University of Wisconsin-River Falls

News Source

Oct. 10, 2003

Kissing Posters Gaining Popularity at UW-River Falls
By Jessica Campbell
UW-RF News Bureau

An intriguing poster of an attractive young couple is catching the attention of students at UW-River Falls.

The picture of a couple on the verge of kissing and the words, "You Know You Want To," are displayed on large posters around campus. However, the posters aren't about what they appear to be. To understand the message from the nearly-kissing couple, students must read the very small, fine print: 90 percent of UW-River Falls students would rather kiss a non-smoker.

The text encourages college smokers to want to quit smoking, suggesting, "Give it up," these posters are a part of the Tobacco Prevention Program being implemented at the UW-RF.

The University received a grant of $42,000 from the U.S. Department of Health and Human Services to implement a program aimed at preventing and reducing the use of tobacco by students. The Tobacco Prevention Program is based on a model developed at the University of Wisconsin-Oshkosh. In hopes of similar success, such as the 29 percent decrease in smoking after only one year at UW-Oshkosh, UW-RF launched its program in January. The extensive "You Know You Want To" marketing campaign attempts to convince students to quit using tobacco while reducing exposure to secondhand smoke.

A recent survey showed that 16 percent of UW-RF students consider themselves smokers. Significantly, 74 percent of them said they want to quit before they graduate; this figure is also seen up-close on the posters. With the help of Jennifer Elsesser, UW-RF tobacco education coordinator, hopefully this year's graduating class will be smoke-free.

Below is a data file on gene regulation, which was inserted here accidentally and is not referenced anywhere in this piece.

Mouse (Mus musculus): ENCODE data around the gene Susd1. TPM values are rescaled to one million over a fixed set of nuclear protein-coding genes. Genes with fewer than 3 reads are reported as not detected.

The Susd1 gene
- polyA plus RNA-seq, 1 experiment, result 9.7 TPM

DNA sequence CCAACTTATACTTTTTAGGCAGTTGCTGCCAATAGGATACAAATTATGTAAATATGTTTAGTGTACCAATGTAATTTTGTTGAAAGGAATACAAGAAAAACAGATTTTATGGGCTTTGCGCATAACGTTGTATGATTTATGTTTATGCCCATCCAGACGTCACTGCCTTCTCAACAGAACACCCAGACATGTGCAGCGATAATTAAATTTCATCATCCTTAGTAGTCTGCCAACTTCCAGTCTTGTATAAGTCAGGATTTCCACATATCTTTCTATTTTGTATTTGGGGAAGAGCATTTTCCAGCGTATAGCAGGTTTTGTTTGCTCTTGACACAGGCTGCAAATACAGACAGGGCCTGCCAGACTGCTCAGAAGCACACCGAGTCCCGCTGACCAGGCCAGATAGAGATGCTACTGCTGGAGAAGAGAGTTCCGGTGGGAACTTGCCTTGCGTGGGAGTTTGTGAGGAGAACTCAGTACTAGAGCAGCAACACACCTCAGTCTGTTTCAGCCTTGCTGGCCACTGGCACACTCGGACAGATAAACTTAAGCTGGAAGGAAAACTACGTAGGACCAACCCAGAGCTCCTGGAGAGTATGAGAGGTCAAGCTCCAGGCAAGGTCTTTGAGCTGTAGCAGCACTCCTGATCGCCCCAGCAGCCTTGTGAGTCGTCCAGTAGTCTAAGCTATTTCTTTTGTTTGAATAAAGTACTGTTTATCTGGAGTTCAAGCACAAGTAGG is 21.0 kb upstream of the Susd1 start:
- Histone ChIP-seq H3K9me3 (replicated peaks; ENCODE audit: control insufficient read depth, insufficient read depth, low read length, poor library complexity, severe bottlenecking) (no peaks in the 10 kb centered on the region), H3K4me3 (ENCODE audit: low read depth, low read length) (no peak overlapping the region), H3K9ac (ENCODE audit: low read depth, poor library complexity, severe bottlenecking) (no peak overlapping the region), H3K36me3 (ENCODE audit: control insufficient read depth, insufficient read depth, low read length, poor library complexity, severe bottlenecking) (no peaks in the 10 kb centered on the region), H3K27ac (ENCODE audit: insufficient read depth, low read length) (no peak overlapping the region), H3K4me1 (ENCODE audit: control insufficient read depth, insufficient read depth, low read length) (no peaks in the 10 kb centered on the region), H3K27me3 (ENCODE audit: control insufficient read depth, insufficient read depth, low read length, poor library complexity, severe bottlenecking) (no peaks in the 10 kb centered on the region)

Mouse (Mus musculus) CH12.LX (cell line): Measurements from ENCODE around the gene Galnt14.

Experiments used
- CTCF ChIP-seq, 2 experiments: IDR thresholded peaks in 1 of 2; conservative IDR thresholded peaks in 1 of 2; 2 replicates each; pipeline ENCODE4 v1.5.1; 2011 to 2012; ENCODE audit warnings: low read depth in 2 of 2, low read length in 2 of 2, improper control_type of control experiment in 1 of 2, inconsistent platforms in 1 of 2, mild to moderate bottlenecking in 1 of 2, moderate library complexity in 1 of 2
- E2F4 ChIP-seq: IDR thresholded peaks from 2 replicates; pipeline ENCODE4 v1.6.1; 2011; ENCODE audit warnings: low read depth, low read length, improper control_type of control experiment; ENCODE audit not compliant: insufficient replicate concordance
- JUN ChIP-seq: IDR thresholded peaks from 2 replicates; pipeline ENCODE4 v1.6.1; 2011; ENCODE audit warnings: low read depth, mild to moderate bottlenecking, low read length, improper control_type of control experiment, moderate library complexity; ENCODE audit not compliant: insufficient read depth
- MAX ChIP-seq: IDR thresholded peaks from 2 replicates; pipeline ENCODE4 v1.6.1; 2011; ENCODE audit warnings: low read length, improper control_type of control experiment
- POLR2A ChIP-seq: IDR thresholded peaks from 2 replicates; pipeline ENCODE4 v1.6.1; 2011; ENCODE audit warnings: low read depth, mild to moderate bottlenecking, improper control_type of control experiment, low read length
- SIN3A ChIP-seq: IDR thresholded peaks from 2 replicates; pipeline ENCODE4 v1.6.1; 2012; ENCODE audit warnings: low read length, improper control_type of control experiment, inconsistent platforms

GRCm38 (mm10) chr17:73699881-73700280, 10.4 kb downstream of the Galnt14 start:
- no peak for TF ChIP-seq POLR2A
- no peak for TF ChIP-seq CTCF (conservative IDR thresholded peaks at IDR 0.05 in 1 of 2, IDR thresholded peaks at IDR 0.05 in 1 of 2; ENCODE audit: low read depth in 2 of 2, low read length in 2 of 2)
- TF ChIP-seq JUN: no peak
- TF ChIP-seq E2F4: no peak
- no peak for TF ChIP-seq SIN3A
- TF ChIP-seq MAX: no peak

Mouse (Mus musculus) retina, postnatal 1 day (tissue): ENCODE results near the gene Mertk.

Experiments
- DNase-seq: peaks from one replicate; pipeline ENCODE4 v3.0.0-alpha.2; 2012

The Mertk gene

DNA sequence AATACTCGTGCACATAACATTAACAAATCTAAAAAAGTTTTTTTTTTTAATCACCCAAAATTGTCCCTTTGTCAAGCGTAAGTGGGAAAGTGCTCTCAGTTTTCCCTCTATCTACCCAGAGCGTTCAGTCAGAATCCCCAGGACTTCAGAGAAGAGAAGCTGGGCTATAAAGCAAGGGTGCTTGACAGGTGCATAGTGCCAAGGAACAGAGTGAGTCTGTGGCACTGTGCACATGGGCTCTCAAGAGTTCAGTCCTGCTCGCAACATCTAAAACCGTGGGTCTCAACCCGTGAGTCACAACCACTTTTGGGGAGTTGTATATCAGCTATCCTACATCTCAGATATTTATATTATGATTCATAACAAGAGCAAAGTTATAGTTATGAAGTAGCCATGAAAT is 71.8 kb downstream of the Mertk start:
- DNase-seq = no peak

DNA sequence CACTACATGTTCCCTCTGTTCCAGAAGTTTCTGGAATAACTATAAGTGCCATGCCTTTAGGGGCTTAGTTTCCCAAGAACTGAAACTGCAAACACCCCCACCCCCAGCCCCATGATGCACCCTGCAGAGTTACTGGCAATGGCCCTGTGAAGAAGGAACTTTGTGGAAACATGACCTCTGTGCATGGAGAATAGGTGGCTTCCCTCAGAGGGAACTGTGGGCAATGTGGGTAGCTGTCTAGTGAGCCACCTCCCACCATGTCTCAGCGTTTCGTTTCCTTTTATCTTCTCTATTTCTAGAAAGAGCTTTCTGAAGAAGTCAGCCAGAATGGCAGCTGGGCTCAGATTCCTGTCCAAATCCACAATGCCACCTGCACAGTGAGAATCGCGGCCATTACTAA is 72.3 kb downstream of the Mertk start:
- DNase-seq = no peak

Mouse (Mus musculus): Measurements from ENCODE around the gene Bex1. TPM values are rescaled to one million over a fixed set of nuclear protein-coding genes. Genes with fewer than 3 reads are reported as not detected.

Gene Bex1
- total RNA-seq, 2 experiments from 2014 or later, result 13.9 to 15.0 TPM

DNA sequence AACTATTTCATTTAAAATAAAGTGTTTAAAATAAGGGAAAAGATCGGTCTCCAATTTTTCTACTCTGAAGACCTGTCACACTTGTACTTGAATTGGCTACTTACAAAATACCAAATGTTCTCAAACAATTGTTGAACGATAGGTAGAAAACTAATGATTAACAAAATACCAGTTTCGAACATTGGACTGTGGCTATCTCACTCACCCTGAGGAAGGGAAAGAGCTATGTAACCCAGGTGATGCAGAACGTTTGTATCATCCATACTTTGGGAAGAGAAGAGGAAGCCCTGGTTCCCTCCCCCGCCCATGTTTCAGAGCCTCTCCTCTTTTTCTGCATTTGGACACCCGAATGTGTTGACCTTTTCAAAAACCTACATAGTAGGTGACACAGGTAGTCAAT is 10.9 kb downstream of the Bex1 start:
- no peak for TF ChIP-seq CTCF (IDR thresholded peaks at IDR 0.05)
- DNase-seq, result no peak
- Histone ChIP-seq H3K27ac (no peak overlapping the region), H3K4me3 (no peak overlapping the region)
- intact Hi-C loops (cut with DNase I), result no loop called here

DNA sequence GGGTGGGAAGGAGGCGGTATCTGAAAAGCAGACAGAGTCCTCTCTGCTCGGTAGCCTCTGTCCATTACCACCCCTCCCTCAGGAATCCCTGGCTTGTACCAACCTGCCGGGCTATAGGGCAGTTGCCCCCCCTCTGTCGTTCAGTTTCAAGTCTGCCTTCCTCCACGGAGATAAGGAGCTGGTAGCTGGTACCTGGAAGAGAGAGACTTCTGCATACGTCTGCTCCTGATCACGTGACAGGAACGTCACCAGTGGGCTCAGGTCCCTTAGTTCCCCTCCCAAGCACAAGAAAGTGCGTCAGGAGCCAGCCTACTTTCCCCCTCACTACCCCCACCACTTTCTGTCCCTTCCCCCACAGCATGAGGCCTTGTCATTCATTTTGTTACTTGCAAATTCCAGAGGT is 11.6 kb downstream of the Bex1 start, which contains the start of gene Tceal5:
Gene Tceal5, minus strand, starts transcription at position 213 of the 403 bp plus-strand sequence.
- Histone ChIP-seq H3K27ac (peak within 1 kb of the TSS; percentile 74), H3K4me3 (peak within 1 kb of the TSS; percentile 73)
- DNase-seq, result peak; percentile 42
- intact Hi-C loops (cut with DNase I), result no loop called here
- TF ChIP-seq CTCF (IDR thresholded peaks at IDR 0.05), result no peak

The posters reflect students' attitudes that smoking is unattractive.

"The response has been very positive," says Elsesser, "My sense is that the majority of the campus community agrees with our message. Even students, faculty, and staff who smoke seem open to it."

Also appearing around campus in support of tobacco prevention is Mannequin Jane. Jane is placed in poses and has signs that carry messages about quitting smoking.

The campaign also incorporates the word, "free," which is an eye-catching word for any college student. Such free give-aways also are part of the campaign, including "Love your Lungs" pens are used in class, and "Nice Lungs" tee shirts that students can wear around campus.

Information tables, with the freebies, are located in Rodli Commons and Hagestad Student Center several times each month. These tables also have quit kits, information on secondhand smoke, a student feedback journal.

Student interns offer to share presentations in classrooms, resident halls, or to student organizations regarding the project, campus attitudes about smoking, and the risks of secondhand smoke. A web site also offers a variety of information.

Over 100 quit kits also have been handed out. They include a booklet by the American Cancer Society, a community cessation resource guide, as well as a two week plan to quit smoking or chewing. A cost of smoking calculator measures money spent on tobacco according to individual counts of packs per day and smoking frequency. Completing the kit are gum, mints, and sunflower seeds. Each individual who picks up a kit receives a follow-up after a couple of weeks to find out how he or she is doing and how the quit kit could be improved.

The campaign has also caught on in downtown River Falls, where the City Council recently passed an ordinance that bans smoking in all restaurants. UW-RF, which bans smoking in all buildings, will soon decide whether to require smokers to stay at least 25 feet around all buildings.

The campus is one of the last in the UW-RF System to institute the restriction. It's likely to be popular with students, who reported that 93 percent of them believe people should be protected from secondhand smoke.


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